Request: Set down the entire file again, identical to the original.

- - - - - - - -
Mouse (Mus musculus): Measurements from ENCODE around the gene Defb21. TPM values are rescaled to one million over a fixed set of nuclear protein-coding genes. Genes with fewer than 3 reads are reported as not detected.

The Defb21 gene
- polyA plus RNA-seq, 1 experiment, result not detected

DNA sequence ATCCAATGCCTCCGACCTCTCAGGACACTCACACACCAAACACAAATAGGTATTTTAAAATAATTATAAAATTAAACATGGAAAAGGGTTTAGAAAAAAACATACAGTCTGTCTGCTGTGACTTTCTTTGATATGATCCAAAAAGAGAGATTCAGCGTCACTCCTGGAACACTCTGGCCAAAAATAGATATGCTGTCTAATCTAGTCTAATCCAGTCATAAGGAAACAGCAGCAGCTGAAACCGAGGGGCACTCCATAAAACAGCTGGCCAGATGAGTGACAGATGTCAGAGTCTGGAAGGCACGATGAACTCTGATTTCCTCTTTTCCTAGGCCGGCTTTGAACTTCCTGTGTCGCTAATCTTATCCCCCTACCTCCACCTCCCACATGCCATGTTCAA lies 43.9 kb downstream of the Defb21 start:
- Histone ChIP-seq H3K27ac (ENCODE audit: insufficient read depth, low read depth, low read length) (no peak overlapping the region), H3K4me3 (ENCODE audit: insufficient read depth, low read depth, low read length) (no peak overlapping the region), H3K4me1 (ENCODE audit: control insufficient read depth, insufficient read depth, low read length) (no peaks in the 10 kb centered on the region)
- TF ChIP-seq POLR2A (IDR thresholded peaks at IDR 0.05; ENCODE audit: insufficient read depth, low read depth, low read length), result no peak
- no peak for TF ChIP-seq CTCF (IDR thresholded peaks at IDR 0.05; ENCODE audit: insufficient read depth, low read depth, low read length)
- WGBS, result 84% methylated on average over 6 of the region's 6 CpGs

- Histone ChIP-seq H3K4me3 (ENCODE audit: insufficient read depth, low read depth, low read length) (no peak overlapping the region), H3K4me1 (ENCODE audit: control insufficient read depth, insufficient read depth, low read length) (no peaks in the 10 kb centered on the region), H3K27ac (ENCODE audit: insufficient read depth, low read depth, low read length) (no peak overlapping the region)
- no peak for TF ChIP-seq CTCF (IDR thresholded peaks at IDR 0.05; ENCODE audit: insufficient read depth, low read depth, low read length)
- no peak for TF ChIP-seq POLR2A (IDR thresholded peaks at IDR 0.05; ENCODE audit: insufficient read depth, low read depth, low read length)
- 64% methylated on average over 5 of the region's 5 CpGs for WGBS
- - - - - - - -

Mouse (Mus musculus): Measurements from ENCODE around the gene Defb21. TPM values are rescaled to one million over a fixed set of nuclear protein-coding genes. Genes with fewer than 3 reads are reported as not detected.

The Defb21 gene
- polyA plus RNA-seq, 1 experiment, result not detected

DNA sequence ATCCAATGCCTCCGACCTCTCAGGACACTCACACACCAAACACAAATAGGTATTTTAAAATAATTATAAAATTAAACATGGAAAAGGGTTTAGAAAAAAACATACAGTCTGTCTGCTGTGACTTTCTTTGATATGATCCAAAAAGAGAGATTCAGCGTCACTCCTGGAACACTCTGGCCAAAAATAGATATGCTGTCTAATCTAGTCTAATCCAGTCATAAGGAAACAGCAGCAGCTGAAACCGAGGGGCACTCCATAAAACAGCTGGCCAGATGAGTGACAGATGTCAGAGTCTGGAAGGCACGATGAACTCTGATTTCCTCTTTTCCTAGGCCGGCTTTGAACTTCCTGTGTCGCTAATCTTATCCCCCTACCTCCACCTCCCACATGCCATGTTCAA lies 43.9 kb downstream of the Defb21 start:
- Histone ChIP-seq H3K27ac (ENCODE audit: insufficient read depth, low read depth, low read length) (no peak overlapping the region), H3K4me3 (ENCODE audit: insufficient read depth, low read depth, low read length) (no peak overlapping the region), H3K4me1 (ENCODE audit: control insufficient read depth, insufficient read depth, low read length) (no peaks in the 10 kb centered on the region)
- TF ChIP-seq POLR2A (IDR thresholded peaks at IDR 0.05; ENCODE audit: insufficient read depth, low read depth, low read length), result no peak
- no peak for TF ChIP-seq CTCF (IDR thresholded peaks at IDR 0.05; ENCODE audit: insufficient read depth, low read depth, low read length)
- WGBS, result 84% methylated on average over 6 of the region's 6 CpGs

- Histone ChIP-seq H3K4me3 (ENCODE audit: insufficient read depth, low read depth, low read length) (no peak overlapping the region), H3K4me1 (ENCODE audit: control insufficient read depth, insufficient read depth, low read length) (no peaks in the 10 kb centered on the region), H3K27ac (ENCODE audit: insufficient read depth, low read depth, low read length) (no peak overlapping the region)
- no peak for TF ChIP-seq CTCF (IDR thresholded peaks at IDR 0.05; ENCODE audit: insufficient read depth, low read depth, low read length)
- no peak for TF ChIP-seq POLR2A (IDR thresholded peaks at IDR 0.05; ENCODE audit: insufficient read depth, low read depth, low read length)
- 64% methylated on average over 5 of the region's 5 CpGs for WGBS